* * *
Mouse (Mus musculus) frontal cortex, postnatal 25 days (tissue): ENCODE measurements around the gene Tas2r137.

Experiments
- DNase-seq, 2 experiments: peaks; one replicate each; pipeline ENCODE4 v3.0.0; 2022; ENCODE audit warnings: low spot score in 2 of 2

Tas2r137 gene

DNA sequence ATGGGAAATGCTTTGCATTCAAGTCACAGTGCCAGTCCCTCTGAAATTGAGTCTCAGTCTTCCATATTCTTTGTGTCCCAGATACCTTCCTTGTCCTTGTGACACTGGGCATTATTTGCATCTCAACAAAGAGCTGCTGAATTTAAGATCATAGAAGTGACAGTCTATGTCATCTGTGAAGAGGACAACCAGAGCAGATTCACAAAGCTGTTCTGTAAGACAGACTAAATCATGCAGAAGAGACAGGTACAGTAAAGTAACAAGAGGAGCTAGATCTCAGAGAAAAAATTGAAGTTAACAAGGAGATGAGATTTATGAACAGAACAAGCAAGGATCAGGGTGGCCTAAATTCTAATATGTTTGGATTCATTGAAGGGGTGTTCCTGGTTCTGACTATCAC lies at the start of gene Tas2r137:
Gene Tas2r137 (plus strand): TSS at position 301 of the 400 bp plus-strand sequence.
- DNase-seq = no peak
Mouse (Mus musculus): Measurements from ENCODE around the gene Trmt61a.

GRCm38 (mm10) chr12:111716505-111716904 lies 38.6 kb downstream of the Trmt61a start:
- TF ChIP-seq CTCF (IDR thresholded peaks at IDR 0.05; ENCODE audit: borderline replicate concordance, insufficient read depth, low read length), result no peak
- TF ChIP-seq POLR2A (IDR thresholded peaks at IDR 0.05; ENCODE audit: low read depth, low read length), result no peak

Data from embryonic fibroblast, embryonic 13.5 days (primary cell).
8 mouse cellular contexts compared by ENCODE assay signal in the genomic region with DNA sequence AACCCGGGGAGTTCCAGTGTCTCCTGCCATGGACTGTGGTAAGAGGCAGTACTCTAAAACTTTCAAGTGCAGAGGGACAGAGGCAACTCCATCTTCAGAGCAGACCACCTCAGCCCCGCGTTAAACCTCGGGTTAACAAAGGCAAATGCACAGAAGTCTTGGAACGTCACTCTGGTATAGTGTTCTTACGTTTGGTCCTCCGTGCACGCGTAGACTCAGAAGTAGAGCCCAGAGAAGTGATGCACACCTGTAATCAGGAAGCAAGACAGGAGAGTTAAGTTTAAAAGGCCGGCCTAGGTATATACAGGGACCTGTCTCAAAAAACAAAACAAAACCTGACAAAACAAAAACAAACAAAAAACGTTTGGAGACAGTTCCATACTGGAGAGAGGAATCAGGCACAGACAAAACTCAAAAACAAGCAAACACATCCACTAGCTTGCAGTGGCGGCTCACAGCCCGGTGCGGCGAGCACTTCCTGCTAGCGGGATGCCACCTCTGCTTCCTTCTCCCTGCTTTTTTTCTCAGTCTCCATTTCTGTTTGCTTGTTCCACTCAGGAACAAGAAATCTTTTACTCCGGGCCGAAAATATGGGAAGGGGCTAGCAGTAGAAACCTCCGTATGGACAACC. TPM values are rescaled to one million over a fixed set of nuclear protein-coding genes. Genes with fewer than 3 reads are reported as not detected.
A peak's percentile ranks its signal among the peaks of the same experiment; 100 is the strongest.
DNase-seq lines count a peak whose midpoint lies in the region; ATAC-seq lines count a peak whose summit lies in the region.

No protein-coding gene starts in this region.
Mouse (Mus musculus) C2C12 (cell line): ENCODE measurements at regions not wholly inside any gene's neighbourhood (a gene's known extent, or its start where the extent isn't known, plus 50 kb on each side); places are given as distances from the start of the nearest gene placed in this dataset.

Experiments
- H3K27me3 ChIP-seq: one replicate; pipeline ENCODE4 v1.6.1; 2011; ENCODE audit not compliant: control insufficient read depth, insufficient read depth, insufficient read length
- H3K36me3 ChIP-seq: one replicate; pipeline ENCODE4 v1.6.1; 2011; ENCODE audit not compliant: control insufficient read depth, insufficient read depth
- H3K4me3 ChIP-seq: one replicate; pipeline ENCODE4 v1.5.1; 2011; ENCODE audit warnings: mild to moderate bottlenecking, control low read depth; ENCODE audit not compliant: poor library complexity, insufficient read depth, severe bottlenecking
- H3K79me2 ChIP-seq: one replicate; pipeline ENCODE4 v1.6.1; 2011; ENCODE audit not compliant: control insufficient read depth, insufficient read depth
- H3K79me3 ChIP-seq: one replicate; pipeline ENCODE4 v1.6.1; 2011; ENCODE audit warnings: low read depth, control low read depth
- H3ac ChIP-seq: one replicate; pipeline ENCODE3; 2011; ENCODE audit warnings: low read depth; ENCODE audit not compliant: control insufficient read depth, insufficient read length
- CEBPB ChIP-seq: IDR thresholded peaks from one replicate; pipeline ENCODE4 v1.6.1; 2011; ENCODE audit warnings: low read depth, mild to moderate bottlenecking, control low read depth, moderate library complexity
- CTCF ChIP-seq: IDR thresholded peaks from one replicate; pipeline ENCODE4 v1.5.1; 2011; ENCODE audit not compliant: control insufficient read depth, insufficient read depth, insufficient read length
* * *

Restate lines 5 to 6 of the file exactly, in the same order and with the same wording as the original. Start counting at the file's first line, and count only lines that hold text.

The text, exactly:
DNA sequence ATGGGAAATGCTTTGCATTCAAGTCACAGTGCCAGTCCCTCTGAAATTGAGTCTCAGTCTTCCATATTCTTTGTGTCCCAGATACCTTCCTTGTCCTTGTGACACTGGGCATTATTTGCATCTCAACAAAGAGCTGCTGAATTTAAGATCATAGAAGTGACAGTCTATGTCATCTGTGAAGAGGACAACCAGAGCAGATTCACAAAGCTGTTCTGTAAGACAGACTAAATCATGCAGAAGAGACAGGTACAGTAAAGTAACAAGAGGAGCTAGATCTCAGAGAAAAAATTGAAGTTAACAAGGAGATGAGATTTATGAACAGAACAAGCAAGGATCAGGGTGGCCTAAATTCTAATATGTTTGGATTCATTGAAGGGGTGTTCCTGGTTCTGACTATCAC lies at the start of gene Tas2r137:
Gene Tas2r137 (plus strand): TSS at position 301 of the 400 bp plus-strand sequence.